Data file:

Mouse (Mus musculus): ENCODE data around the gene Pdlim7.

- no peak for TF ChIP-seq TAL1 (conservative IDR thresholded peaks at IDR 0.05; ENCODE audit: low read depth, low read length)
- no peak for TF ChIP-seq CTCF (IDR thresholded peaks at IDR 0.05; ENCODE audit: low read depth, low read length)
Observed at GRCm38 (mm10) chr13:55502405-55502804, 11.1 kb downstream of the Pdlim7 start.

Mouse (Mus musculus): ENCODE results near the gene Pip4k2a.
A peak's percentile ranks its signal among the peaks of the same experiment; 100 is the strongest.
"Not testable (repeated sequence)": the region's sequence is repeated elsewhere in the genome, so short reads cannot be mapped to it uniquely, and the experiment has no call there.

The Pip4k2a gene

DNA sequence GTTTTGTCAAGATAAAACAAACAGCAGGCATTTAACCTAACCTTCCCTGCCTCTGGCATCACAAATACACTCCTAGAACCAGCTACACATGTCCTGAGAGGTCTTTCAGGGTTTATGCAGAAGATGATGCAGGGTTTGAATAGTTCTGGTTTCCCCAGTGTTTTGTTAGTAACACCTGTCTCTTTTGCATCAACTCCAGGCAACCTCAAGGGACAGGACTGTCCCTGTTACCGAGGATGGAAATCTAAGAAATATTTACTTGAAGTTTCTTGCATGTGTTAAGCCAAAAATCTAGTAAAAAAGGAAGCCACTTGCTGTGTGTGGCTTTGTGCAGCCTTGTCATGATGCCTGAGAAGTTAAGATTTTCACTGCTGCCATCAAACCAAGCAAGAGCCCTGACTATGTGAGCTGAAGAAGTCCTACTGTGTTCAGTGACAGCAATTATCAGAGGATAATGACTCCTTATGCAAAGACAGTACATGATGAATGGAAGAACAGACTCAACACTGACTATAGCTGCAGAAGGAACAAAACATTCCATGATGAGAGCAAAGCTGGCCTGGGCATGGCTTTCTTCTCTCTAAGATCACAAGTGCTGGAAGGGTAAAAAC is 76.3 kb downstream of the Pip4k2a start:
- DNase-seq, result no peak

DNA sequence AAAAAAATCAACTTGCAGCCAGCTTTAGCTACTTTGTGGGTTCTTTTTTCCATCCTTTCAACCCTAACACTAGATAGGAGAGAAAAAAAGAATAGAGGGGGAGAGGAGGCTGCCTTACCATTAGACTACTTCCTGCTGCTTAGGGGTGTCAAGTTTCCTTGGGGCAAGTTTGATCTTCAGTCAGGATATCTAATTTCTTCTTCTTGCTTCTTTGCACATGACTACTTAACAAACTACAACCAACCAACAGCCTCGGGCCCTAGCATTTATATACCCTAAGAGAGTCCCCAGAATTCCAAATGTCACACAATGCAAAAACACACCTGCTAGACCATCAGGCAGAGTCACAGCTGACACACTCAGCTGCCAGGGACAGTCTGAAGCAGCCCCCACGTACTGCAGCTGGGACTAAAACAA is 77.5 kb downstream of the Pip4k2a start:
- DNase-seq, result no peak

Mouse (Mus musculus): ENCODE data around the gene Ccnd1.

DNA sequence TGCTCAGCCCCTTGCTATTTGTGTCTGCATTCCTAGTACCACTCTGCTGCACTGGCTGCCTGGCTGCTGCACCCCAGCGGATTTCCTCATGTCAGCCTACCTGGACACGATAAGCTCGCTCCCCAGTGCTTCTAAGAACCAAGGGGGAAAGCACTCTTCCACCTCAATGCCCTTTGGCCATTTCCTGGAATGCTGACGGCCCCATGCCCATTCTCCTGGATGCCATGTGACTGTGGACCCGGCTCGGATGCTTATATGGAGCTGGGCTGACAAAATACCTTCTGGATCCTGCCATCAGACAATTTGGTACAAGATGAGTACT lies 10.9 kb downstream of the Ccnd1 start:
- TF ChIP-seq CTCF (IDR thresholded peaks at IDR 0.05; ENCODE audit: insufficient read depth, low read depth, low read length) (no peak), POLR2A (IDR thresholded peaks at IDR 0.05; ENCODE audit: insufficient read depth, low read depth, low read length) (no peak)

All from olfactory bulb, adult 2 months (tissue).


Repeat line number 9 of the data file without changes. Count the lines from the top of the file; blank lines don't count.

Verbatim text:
DNA sequence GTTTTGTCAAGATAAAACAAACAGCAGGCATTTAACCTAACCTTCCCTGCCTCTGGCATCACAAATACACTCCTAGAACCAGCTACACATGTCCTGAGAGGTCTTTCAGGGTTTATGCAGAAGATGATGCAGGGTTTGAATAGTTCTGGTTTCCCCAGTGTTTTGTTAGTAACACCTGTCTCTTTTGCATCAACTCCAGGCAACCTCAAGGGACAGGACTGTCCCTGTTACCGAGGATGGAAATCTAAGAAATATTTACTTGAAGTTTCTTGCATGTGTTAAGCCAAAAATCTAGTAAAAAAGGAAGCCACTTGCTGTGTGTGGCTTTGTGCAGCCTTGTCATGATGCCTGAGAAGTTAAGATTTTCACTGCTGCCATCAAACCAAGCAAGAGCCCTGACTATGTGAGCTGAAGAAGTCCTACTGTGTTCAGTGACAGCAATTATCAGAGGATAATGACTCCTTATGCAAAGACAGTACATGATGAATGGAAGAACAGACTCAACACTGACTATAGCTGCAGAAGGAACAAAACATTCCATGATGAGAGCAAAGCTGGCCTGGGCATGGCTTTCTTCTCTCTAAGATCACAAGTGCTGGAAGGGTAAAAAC is 76.3 kb downstream of the Pip4k2a start: